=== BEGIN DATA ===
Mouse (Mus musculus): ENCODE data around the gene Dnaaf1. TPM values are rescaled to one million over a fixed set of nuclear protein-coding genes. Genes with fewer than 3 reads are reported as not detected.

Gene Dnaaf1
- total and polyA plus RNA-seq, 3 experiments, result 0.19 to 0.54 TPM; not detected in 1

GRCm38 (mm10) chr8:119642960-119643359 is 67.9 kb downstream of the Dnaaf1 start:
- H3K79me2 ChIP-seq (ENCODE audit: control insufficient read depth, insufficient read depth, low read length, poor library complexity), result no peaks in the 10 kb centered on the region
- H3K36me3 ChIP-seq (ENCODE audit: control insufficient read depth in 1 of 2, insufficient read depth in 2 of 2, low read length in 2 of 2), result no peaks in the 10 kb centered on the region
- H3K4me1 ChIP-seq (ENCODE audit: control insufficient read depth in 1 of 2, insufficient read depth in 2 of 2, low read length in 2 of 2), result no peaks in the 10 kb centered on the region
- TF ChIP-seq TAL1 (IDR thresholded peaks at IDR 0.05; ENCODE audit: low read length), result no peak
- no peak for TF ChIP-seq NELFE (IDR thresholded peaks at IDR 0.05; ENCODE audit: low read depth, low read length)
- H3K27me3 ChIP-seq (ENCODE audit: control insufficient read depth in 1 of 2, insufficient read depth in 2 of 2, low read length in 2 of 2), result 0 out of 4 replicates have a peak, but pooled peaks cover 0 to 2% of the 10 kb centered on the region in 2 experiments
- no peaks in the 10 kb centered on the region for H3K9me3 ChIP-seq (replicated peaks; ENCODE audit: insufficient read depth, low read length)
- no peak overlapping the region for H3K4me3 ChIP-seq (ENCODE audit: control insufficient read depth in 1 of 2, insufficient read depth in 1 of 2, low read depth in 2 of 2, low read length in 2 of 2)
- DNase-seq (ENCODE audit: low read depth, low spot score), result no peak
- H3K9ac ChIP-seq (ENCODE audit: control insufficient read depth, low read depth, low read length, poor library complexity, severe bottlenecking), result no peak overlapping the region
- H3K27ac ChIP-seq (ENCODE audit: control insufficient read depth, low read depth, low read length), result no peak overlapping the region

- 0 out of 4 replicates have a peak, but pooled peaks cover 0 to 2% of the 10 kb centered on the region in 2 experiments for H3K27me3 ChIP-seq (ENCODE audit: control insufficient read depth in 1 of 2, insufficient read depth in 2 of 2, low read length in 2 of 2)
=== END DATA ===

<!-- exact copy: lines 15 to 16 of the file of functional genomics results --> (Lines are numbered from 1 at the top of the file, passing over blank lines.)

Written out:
- H3K27ac ChIP-seq (ENCODE audit: control insufficient read depth, low read depth, low read length), result no peak overlapping the region

- 0 out of 4 replicates have a peak, but pooled peaks cover 0 to 2% of the 10 kb centered on the region in 2 experiments for H3K27me3 ChIP-seq (ENCODE audit: control insufficient read depth in 1 of 2, insufficient read depth in 2 of 2, low read length in 2 of 2)